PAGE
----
If it works, it’s obsolete

Paul Raven @ 02-02-2014

There are some elephants in the room that Chairman Bruce would like to show to us.

[Opening ceremony speech from transmediale2014]


The Fall of the House of Murdoch

Paul Raven @ 11-07-2011

While I’m not so optimistically convinced as some of my fellow Brits that Rupert Murdoch’s media empire has been as badly bloodied as we’d all like it to be, there’s no getting around the fact that the last week has seen a pretty spectacular sea-change in the relationship between British politics and the fourth estate. The BBC’s Paul Mason has a long searching post on these events which – very sensibly, I feel – contains more questions than confident analyses, and is well worth a read. It is a remarkable thing to see not just a very conspicuous case of, as he puts it, “the network defeating the hierarchy”, but to see so many people who were previously sceptical of the network’s power scratching their heads and wondering where the next sinkhole is going to open up.

I’m not naive enough to believe we’re driving headlong toward some sort of post-pyramid social utopia… far from it, in fact, as I suspect that – despite the spectacular scale of these clashes – these are merely the first border skirmishes between the crowd and the ziggurat rather than the culmination of a war. But even so, the Rejectionistas and cynics who’ve been telling us that the power of the network is illusory are sounding more behind the curve than ever.

The only certainty from here on in is change. Wear a helmet.


ExPoMo-a-go-go

Paul Raven @ 19-05-2011

Another day, another newly-coined paradigm label for the unnamed (or rather polymonikered) present: this is expostmodernism [via Justin Pickard].

The force most people want to talk about is social media and wireless devices, and they are often treated as the only causes of the culture shift happening right now. But that’s a very narrow view. I see a number of major factors driving ExPoMod, including:

  • A new boogieman. The Cold War ended in the 90s. Nuclear attacks still pose a risk, but are unlikely to wipe out entire continents. Terror attacks are the new spook, and while devastating, they tend to be localized. When the world is not in danger of ending, there is less motivation for cynicism and apathy.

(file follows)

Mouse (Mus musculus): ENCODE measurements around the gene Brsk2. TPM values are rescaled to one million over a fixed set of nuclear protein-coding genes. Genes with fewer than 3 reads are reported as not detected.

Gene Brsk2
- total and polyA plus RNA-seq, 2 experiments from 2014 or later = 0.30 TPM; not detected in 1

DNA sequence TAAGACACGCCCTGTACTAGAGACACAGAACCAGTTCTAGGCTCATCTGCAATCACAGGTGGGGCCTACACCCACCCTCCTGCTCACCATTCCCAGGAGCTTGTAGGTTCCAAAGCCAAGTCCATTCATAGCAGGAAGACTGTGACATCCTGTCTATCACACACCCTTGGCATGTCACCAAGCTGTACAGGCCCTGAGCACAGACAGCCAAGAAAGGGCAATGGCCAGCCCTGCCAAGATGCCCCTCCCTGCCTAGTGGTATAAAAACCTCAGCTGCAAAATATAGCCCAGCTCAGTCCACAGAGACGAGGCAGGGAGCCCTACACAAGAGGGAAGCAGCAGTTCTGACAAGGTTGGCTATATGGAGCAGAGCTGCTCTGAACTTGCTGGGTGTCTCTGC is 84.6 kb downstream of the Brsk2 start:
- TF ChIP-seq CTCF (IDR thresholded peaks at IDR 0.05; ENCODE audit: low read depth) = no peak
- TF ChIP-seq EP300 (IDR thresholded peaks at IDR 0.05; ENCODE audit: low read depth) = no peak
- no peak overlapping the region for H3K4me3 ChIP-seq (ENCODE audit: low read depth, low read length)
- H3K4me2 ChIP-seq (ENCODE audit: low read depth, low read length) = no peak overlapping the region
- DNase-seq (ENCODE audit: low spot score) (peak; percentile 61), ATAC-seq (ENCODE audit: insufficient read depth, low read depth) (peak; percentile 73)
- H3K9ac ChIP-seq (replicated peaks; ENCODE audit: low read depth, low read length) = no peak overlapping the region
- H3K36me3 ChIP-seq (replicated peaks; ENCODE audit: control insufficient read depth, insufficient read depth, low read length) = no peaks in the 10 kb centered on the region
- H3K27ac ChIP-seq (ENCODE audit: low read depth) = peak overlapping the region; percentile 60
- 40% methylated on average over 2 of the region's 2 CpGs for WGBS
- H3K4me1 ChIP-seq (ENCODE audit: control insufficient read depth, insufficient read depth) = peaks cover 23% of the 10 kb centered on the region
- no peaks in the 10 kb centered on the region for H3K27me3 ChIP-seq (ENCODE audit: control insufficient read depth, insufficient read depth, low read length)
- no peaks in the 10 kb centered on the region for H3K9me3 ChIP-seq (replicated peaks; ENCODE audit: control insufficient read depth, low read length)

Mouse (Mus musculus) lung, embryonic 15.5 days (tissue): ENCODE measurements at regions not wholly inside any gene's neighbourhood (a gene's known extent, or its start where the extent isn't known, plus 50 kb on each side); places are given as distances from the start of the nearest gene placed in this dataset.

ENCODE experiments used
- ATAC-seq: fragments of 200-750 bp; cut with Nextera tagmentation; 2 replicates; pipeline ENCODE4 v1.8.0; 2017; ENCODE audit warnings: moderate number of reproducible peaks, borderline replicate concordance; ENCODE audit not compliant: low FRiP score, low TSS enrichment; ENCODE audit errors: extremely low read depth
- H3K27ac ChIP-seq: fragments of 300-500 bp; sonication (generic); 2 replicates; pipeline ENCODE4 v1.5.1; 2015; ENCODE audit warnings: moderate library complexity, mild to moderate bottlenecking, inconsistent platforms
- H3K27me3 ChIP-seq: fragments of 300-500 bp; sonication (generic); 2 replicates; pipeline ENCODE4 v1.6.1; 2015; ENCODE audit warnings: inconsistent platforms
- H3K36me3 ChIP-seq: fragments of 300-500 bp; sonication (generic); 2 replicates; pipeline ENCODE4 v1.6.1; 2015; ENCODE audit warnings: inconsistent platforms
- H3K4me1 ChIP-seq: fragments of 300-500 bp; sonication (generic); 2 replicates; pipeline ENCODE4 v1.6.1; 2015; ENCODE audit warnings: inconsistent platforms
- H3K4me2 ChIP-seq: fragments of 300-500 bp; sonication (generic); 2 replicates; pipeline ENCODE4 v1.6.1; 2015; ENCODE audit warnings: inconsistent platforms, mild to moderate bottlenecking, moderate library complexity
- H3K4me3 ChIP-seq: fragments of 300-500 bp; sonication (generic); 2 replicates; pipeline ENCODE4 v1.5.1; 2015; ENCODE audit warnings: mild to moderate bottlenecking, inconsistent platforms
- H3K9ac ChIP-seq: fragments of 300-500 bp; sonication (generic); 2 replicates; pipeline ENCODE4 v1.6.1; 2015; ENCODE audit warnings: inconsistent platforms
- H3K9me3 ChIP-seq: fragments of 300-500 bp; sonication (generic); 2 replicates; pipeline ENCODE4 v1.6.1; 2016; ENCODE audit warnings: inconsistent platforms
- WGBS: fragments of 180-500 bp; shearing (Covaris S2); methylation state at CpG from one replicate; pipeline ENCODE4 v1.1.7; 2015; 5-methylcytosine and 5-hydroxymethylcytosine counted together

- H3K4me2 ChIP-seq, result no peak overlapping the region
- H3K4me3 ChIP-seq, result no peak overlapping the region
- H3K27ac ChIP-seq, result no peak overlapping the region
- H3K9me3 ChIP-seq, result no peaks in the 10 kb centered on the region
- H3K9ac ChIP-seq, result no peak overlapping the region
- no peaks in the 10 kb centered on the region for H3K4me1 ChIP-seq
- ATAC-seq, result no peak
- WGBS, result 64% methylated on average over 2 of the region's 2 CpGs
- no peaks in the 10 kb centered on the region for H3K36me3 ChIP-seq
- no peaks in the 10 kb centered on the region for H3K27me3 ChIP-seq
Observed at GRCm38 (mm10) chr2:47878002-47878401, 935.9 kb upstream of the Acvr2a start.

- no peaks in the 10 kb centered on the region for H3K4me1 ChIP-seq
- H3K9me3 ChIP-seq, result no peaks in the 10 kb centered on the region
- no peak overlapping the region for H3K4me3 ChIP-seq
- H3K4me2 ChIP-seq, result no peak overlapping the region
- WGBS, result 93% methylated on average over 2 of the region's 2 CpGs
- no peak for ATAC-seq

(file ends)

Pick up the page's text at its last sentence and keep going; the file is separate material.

• The maturing of the internet. In the early 90s, the savviest internet users were teens. The internet was a place of dubious information and anonymity. In the Oughts those users grew up and harnessed the internet professionally. Now people use their real names and information is as accurate (or more accurate) as offline sources.
  • The depreciation of privacy. Throughout the postmodern period there was a concern for privacy of personal information. Only government and corporations had the resources to collect and use repositories of personal information, and they weren’t trusted. Since the late 90s there has been increasing value to putting one’s personal information online, and increasing difficulty in keeping it private. With real advantages to sharing personal information, privacy has become a polarized issue and more people are comfortable giving it up.
  • A new type of war. The wars of the last 20 years tend to kill thousands or tens of thousands of people, a sharp contrast to the millions of dead in the World Wars, Korea, and Vietnam. Nationalism is less polarized, and discussion of war is more openly couched in economic terms.
  • Economic shift. As the housing market fails, people find less security in staying in one location. More people take advantage of the ease of travel and communication, and they spend money differently. Sectors that delivery creativity, information, technology, and experiences are seeing growth.